Historical:Potosi Dolomite

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Handbook of Illinois Stratigraphy
Series Bulletin 95
Author H. B. Willman, Elwood Atherton, T. C. Buschbach, Charles Collinson, John C. Frye, M. E. Hopkins, Jerry A. Lineback, Jack A. Simon
Date 1975
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Lithostratigraphy: Knox Dolomite Megagroup >>Potosi Dolomite
Chronostratigraphy: Paleozoic Erathem >>Cambrian System >>Croixan Series >>Trempealeauan Stage
Allostratigraphy: Sauk Sequence


T. C. Buschbach

Name Origin

The Potosi Dolomite (Winslow, 1894, p. 331, 351, 355) is named for Potosi, Washington County, Missouri.

Other Names

In northern Illinois it was called Trempealeau (Workman and Bell, 1948) until the type Trempealeau was renamed "St. Lawrence" and "Trempealeauan" was used for the stage name. Potosi was then extended to northern Illinois (Buschbach, 1964).


The Potosi is equivalent to the St. Lawrence Dolomite in Wisconsin (Ostrom, 1967), Michigan (Catacosinos, 1973), and Minnesota (Stauffer and Thiel, 1941) and to the Trempealeau Dolomite in Indiana (Gutstadt, 1958a).

Extent and Thickness

The Potosi Dolomite underlies essentially all of Illinois, except in parts of northern Illinois where it was truncated by the sub-Tippecanoe unconformity. It is exposed in the Oregon and Ashton areas in Ogle and Lee Counties (Willman and Templeton, 1951) (fig. Є-1A), where it is generally overlain by the St. Peter Sandstone. The exception is one exposure in Lee County, 4 miles south of Rochelle, Ogle County, where it is overlain by the Oneota Dolomite (fig. Є-1B). The Potosi ranges from 100 feet thick in northern Illinois to more than 300 feet in southern Illinois (fig. Є-12).

Stratigraphic Position

The Potosi Dolomite is a relatively pure dolomite overlying the sandstone and sandy dolomite of the Franconia Formation and underlying the sandy Eminence Formation.


It consists of finely crystalline, pure to slightly argillaceous, brown to pinkish gray dolomite that is very slightly glauconitic at the top and glauconitic and sandy at the base. Drusy quartz covers the surfaces of small cavities in most areas and characterizes the formation in both outcrops and well samples. In the southern two-thirds of the state the Potosi is conformable with the Franconia below and the Eminence above, but in wide areas in northern Illinois it is unconformably overlain by the St. Peter Sandstone. Locally over the Ashton Arch the Eminence is absent and the Oneota overlies the Potosi.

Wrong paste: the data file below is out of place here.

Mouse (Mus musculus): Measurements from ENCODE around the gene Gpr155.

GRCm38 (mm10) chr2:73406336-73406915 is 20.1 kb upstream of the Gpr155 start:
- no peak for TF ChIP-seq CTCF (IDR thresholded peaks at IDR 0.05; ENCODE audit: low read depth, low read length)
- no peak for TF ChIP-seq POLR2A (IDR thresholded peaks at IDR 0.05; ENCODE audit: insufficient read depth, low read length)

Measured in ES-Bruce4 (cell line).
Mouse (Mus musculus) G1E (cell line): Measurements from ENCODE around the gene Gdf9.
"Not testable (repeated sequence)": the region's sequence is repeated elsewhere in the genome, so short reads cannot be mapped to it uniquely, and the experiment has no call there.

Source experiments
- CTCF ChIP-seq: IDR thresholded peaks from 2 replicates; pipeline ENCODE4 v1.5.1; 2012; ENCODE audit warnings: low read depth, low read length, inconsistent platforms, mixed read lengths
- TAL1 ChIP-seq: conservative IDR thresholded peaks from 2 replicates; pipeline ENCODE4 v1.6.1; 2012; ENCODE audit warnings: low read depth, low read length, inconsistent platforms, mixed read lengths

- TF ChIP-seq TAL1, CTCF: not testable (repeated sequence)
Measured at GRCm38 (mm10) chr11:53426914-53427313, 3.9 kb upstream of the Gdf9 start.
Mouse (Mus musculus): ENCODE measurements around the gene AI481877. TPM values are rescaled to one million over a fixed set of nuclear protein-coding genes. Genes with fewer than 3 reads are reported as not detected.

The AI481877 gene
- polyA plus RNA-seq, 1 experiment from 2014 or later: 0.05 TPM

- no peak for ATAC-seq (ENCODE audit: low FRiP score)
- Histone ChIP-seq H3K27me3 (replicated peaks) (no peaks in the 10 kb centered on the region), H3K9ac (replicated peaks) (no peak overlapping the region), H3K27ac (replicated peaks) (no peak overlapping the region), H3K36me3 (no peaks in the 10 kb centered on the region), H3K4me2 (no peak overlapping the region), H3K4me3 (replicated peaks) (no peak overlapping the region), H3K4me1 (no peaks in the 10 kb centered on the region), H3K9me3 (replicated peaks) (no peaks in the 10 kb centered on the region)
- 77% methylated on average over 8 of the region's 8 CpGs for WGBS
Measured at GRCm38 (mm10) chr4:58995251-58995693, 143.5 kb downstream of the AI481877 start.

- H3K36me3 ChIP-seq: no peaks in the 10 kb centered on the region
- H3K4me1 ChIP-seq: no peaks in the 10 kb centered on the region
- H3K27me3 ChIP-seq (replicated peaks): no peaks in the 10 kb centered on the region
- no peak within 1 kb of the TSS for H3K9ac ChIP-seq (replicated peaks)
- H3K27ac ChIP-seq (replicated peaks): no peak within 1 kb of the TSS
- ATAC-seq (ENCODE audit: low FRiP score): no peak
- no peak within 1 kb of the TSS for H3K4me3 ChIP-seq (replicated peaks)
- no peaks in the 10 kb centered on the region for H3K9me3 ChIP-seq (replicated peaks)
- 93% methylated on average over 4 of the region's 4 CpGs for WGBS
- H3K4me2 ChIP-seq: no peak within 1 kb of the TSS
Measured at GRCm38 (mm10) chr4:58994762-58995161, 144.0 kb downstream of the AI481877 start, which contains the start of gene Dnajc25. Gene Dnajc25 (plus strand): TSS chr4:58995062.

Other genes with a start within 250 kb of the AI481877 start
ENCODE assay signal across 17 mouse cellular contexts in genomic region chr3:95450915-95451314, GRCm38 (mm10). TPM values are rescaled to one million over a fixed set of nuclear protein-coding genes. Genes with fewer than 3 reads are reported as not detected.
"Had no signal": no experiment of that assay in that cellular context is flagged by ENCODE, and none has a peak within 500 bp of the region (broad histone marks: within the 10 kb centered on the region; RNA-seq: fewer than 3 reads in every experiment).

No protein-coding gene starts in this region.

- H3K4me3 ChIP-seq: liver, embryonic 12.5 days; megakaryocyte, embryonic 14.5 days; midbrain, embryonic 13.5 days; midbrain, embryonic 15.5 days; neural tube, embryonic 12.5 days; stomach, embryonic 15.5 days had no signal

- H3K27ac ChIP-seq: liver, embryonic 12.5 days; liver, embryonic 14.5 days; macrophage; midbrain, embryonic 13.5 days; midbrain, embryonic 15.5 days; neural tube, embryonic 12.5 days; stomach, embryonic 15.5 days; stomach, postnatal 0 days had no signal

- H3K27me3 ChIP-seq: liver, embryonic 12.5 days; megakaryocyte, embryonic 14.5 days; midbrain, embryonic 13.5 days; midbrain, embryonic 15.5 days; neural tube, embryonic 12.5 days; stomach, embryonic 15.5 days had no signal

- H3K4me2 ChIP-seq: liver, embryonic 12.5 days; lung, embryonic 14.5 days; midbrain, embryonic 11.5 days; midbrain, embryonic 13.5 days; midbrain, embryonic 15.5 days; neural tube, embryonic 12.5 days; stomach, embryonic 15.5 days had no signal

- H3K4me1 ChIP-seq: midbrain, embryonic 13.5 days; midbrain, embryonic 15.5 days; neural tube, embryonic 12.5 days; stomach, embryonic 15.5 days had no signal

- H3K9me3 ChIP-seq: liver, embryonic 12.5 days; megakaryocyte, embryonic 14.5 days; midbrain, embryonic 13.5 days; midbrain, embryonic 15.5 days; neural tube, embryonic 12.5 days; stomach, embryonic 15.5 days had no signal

The Potosi contains algal domes and rare trilobite and gastropod remains.


BUSCHBACH, T. C., 1964, Cambrian and Ordovician strata of northeastern Illinois: Illinois State Geological Survey Report of Investigations 218, 90 p.
CATACOSINOS, P. A., 1973, Cambrian lithostratigraphy of Michigan Basin: American Association of Petroleum Geologists Bulletin, v. 57, p. 2404-2418.
GUTSTADT, A. M., 1958a, Cambrian and Ordovician stratigraphy and oil and gas possibilities in Indiana: Indiana Geological Survey Bulletin 14, 103 p.
OSTROM, M. E., 1967, Paleozoic stratigraphic nomenclature for Wisconsin: Wisconsin Geological and Natural History Survey Information Circular 8, 1 p.
STAUFFER, C. R., and G. A. THIEL, 1941, Paleozoic and related rocks of southeastern Minnesota: Minnesota Geological Survey Bulletin 29, 261 p.
WILLMAN, H. B., and J. S. TEMPLETON, 1951, Cambrian and Lower Ordovician exposures in northern Illinois: Illinois Academy of Science Transactions, v. 44, p. 109-125; Illinois State Geological Survey Circular 179, 1952.
WINSLOW, ARTHUR, 1894, Lead and zinc deposits-Part 1: Missouri Geological Survey, v. 6, 387 p.
WORKMAN, L. E., and A. H. BELL, 1948, Deep drilling and deeper oil possibilities in Illinois: American Association of Petroleum Geologists Bulletin, v. 32, p. 2041-2062; Illinois State Geological Survey Report of Investigations 139.

ISGS Codes

Stratigraphic Code Geo Unit Designation
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